Trimming in Yosemite will produce clearer views of landmarks

Yosemite Valley visitors don't generally gaze at El Capitan from the spot where Carleton E. Watkins took an 1868 photograph of the soaring cliff -- you can't see much now through a tangle of trees.

It's one of many iconic vistas in Yosemite National Park blocked by trees and brush. Indeed, officials say there are only a few places left with a view of both upper and lower Yosemite Falls, the tallest waterfalls in North America.

Park officials are planning to restore historic views of Yosemite landmarks over the next several years by cutting trees and burning brush.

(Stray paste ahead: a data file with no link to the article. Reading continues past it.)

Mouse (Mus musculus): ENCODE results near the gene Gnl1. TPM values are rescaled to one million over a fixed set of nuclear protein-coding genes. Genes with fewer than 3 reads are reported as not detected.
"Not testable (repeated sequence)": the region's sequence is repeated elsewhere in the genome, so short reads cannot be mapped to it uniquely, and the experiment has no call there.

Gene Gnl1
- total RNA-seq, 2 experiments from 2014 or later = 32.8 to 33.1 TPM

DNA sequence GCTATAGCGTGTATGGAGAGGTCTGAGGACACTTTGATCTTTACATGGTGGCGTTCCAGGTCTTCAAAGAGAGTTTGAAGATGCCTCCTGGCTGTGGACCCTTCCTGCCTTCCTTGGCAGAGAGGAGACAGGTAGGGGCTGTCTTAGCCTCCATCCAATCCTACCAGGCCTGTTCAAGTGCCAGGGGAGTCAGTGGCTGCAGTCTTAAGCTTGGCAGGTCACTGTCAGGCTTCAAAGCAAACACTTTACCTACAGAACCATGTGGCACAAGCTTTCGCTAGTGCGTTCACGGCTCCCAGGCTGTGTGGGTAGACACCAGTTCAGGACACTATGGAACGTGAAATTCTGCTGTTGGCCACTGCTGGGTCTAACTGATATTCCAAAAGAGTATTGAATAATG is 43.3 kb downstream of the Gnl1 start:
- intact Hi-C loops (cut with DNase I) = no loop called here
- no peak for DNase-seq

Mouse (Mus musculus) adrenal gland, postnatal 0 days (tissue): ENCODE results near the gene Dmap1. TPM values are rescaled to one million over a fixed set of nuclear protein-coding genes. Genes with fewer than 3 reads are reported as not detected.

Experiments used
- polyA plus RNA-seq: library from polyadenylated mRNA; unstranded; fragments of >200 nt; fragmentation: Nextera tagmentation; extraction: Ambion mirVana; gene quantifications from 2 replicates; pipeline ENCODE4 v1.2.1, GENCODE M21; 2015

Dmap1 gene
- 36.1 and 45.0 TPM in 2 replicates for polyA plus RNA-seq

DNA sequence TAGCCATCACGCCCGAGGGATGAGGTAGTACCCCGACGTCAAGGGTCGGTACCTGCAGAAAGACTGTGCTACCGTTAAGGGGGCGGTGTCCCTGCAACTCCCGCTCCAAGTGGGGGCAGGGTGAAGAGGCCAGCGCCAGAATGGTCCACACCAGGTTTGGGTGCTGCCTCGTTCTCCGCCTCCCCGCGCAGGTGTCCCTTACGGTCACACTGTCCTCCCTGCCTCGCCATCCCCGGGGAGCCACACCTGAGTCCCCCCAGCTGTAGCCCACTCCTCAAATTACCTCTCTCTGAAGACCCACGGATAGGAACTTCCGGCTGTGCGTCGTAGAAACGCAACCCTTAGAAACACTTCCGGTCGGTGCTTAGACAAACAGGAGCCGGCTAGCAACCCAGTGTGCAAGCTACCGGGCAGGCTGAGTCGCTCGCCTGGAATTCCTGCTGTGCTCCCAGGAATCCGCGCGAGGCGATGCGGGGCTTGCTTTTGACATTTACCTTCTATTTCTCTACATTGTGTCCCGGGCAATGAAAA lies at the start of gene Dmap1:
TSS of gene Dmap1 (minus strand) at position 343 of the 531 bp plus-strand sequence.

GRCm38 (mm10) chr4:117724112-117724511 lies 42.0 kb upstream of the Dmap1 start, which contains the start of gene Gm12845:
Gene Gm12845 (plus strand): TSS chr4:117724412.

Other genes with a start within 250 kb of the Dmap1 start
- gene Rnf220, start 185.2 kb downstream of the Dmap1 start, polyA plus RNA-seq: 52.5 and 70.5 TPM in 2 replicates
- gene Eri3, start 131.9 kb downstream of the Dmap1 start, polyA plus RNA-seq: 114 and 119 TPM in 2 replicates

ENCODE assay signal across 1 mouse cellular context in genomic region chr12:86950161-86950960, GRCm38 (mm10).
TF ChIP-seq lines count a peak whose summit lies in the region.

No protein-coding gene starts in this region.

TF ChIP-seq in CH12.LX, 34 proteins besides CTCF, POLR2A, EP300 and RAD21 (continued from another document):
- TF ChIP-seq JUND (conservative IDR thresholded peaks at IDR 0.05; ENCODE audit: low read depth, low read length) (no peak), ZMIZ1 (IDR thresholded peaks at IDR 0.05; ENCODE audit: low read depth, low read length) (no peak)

Yosemite and many Sierra Nevada locations are overgrown, largely because the government did not understand how fire naturally thinned the forest decades ago. For many years, most fires were doused quickly, allowing heavy growth of incense cedar and white fir.

Aside from providing more places to gawk, the clearing of vegetation might make roads safer by spreading out crowds over additional vista points, though that's not among the foremost goals of the project.

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